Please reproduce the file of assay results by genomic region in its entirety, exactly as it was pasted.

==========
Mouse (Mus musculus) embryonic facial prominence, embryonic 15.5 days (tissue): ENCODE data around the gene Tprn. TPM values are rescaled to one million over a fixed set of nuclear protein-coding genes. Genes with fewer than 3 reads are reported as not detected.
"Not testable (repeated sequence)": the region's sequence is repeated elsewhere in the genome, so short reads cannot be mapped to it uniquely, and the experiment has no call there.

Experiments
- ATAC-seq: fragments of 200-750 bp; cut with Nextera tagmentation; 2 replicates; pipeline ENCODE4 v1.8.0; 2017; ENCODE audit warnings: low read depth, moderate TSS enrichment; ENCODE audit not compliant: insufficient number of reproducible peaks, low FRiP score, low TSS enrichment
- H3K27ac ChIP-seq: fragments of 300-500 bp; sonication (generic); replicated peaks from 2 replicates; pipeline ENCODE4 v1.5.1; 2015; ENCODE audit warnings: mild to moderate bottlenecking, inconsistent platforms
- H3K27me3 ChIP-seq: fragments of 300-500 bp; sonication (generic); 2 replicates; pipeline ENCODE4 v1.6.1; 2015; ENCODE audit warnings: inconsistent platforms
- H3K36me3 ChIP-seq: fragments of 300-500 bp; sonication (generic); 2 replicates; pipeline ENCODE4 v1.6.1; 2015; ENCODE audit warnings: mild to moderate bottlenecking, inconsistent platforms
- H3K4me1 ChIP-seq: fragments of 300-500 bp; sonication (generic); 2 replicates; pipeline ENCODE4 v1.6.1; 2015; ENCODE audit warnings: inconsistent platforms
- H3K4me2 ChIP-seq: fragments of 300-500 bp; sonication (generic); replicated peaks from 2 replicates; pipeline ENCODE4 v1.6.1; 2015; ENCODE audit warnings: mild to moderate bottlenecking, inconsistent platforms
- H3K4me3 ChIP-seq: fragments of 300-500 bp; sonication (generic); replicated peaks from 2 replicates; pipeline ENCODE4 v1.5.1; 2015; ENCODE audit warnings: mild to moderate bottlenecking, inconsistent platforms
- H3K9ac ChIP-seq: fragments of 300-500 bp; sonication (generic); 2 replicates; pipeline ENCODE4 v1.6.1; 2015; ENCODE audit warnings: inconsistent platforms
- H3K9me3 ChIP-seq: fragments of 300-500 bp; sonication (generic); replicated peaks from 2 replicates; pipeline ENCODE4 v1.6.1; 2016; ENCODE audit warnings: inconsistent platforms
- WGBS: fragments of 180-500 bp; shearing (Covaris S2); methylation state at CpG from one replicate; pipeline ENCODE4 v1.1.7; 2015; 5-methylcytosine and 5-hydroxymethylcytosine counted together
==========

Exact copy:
Mouse (Mus musculus) embryonic facial prominence, embryonic 15.5 days (tissue): ENCODE data around the gene Tprn. TPM values are rescaled to one million over a fixed set of nuclear protein-coding genes. Genes with fewer than 3 reads are reported as not detected.
"Not testable (repeated sequence)": the region's sequence is repeated elsewhere in the genome, so short reads cannot be mapped to it uniquely, and the experiment has no call there.

Experiments
- ATAC-seq: fragments of 200-750 bp; cut with Nextera tagmentation; 2 replicates; pipeline ENCODE4 v1.8.0; 2017; ENCODE audit warnings: low read depth, moderate TSS enrichment; ENCODE audit not compliant: insufficient number of reproducible peaks, low FRiP score, low TSS enrichment
- H3K27ac ChIP-seq: fragments of 300-500 bp; sonication (generic); replicated peaks from 2 replicates; pipeline ENCODE4 v1.5.1; 2015; ENCODE audit warnings: mild to moderate bottlenecking, inconsistent platforms
- H3K27me3 ChIP-seq: fragments of 300-500 bp; sonication (generic); 2 replicates; pipeline ENCODE4 v1.6.1; 2015; ENCODE audit warnings: inconsistent platforms
- H3K36me3 ChIP-seq: fragments of 300-500 bp; sonication (generic); 2 replicates; pipeline ENCODE4 v1.6.1; 2015; ENCODE audit warnings: mild to moderate bottlenecking, inconsistent platforms
- H3K4me1 ChIP-seq: fragments of 300-500 bp; sonication (generic); 2 replicates; pipeline ENCODE4 v1.6.1; 2015; ENCODE audit warnings: inconsistent platforms
- H3K4me2 ChIP-seq: fragments of 300-500 bp; sonication (generic); replicated peaks from 2 replicates; pipeline ENCODE4 v1.6.1; 2015; ENCODE audit warnings: mild to moderate bottlenecking, inconsistent platforms
- H3K4me3 ChIP-seq: fragments of 300-500 bp; sonication (generic); replicated peaks from 2 replicates; pipeline ENCODE4 v1.5.1; 2015; ENCODE audit warnings: mild to moderate bottlenecking, inconsistent platforms
- H3K9ac ChIP-seq: fragments of 300-500 bp; sonication (generic); 2 replicates; pipeline ENCODE4 v1.6.1; 2015; ENCODE audit warnings: inconsistent platforms
- H3K9me3 ChIP-seq: fragments of 300-500 bp; sonication (generic); replicated peaks from 2 replicates; pipeline ENCODE4 v1.6.1; 2016; ENCODE audit warnings: inconsistent platforms
- WGBS: fragments of 180-500 bp; shearing (Covaris S2); methylation state at CpG from one replicate; pipeline ENCODE4 v1.1.7; 2015; 5-methylcytosine and 5-hydroxymethylcytosine counted together